Only a united Europe can break NATO’s control, gain autonomy
Published: Apr 05, 2022 08:17 PM
US hegemony Illustration: Chen Xia/GT

US hegemony Illustration: Chen Xia/GT

Monday marked the 73rd anniversary of the founding of NATO. This US-led bloc's repeated eastward expansion squeezed Russia's strategic space, which triggered Russia to launch a military operation toward Ukraine. Europe has been then dragged into plight. In seven decades, what has NATO brought to Europe?

For Europe, NATO has been a double-edged sword. Since the Cold War, NATO has provided Europe with security protection. But it has also created problems for the continent, such as a decline of its independence and the restriction of European integration.

Europe hopes NATO can play the role of a shield, while under the leadership of the US, NATO actually acts as a spear, an offensive tool for the US to maintain its regional and global hegemony. NATO wants to achieve its security through eastward expansion, but it has made Europe increasingly insecure. And many security problems encountered by Europe were created by the US. For example, the ongoing Russia-Ukraine conflict was actually provoked by Washington.

Europe's decades-long reliance on NATO for security has also resulted in a decline in its member states' defense capabilities. In exchange for US security protection, Europe has to compromise with the US on non-security issues, such as coordinating with Washington in exploiting NATO to interfere in the affairs of other countries or regions to safeguard US hegemony. Against this backdrop, many of their joint operations within NATO go against Europe's interests. 

Europe's dependence on NATO is like taking painkillers. If Europe does not take such medicine, it will suffer from pains. But by taking painkillers, Europe will suffer more from the reliance or addiction to the medicine.

Kremlin spokesman Dmitry Peskov said on Saturday, "When the Europeans will sober up a little from the American bourbon, when they will finally realize that we must together care about the fates of our continent, of Europe, even Eurasia, then the time will come finally to reassess our relations and to enter the state of dialogue," according to Tass.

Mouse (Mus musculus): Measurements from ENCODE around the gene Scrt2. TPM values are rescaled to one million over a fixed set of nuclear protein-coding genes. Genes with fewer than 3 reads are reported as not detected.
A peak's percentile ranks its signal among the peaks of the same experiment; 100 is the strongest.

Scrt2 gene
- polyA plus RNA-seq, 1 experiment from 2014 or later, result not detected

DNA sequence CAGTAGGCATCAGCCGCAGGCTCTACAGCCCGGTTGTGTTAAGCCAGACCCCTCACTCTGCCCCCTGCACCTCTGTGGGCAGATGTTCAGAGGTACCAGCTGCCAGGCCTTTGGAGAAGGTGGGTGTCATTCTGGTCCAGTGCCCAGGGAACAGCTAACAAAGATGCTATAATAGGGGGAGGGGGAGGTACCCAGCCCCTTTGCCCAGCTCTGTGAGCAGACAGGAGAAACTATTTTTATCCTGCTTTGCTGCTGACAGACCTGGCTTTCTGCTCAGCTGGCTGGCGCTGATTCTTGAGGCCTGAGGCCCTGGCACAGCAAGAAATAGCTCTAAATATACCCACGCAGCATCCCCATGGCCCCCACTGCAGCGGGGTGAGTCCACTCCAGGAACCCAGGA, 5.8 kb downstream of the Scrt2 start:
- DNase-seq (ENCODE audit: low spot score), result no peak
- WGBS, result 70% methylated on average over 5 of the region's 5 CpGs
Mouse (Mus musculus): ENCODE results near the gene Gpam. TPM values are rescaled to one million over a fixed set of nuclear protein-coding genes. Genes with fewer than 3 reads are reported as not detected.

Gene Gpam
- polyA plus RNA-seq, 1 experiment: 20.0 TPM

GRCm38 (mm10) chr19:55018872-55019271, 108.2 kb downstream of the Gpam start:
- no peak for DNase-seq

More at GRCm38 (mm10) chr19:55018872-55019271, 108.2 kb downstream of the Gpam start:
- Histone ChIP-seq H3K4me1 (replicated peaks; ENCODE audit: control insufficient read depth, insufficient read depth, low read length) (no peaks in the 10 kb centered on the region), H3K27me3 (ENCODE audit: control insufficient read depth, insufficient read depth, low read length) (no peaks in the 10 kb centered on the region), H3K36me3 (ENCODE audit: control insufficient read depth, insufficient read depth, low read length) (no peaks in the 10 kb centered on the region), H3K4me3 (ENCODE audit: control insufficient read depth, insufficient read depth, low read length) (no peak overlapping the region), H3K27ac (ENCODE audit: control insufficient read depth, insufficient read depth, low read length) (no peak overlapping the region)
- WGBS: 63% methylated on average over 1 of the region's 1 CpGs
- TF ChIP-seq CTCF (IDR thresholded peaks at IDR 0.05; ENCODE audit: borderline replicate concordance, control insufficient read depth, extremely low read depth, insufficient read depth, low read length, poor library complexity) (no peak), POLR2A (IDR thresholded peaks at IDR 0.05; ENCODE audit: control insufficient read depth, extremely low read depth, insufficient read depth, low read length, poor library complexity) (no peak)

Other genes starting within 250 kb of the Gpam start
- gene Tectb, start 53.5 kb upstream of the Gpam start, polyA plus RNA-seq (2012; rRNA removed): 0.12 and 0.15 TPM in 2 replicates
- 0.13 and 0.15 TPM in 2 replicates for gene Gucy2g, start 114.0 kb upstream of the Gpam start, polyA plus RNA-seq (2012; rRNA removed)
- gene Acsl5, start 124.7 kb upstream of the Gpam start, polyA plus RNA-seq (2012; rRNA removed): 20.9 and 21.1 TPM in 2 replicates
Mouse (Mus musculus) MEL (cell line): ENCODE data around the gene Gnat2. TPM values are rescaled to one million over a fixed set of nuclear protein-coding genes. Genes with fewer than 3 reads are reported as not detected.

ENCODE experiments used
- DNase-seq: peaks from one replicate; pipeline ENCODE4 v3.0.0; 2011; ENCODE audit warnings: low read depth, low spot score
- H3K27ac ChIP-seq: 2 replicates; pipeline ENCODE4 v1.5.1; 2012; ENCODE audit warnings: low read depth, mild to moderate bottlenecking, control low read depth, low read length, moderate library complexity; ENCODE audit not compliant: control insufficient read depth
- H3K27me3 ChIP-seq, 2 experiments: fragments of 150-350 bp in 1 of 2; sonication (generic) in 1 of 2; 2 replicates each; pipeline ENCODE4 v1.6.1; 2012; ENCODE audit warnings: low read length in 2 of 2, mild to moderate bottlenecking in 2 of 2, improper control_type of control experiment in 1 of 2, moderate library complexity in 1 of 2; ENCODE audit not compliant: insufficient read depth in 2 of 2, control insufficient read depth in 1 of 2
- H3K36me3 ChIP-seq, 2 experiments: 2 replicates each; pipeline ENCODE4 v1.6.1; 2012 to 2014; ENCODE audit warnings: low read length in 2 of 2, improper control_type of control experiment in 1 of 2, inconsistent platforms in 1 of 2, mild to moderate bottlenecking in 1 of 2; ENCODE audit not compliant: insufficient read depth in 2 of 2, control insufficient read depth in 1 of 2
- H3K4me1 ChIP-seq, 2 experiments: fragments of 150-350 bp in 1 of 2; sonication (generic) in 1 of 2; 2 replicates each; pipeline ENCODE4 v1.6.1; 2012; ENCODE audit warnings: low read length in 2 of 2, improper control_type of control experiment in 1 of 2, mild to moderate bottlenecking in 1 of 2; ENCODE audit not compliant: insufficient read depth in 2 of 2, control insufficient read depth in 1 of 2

Peskov's line sounds very rational. Europe's mentality toward the US and NATO has always been contradictory. Europe's interests and strategic demands are different from those of Washington. If Europe blindly follows the US, it will not be in line with Europe's interests. Furthermore, whether it is the financial crisis or the Ukrainian crisis, it is the interest groups of the US that benefit in the end, including capital giants, military-industrial complexes and energy giants. Those suffering the loss have always been Europeans, who have to face problems such as soaring prices.

Within Europe, there are two schools, one pro-Atlantic and the other advocating strategic independence. Since US President Joe Biden took office, voices calling for strategic independence have become weaker. But the Russia-Ukraine crisis has made many Europeans realize that Biden is not much different from his predecessor Donald Trump - the one that suffers is Europe, as always. It is believed the crisis could awaken the Europeans. They should hold no illusion about the US and have a sense of urgency that security and peace are not granted but something they must fight for.

On March 21, the European Council formally approved the Strategic Compass, giving the EU an ambitious plan of action for strengthening its security and defense policy by 2030. The plan includes establishing a strong EU Rapid Deployment Capacity of up to 5,000 troops for different types of crises.

This plan is symbolic. Europe does not have enough ability to maintain its own security. Different member states have different military strengths. The ability of small- and medium-sized European countries in terms of military, supply, intelligence and command is limited. But at least, this plan is positive since it shows Europe has started to strive for independence and to seek peace and security with its own strength, despite the long road ahead.

Europe's dependence on the US and NATO is unlikely to change in the foreseeable future. Many member states are not confident that they themselves or major European powers can secure their security.

One obstacle that Europe faces to achieve strategic independence is its internal unity. Major countries like France and Germany have different security demands from those of smaller countries such as Poland and Romania. It is unrealistic to consolidate the defense abilities of these countries or even get rid of dependence on NATO at the current phase. Europe cannot achieve anything without unity.

The author is a professor at the School of International Relations of Beijing Foreign Studies University. opinion@globaltimes.com.cn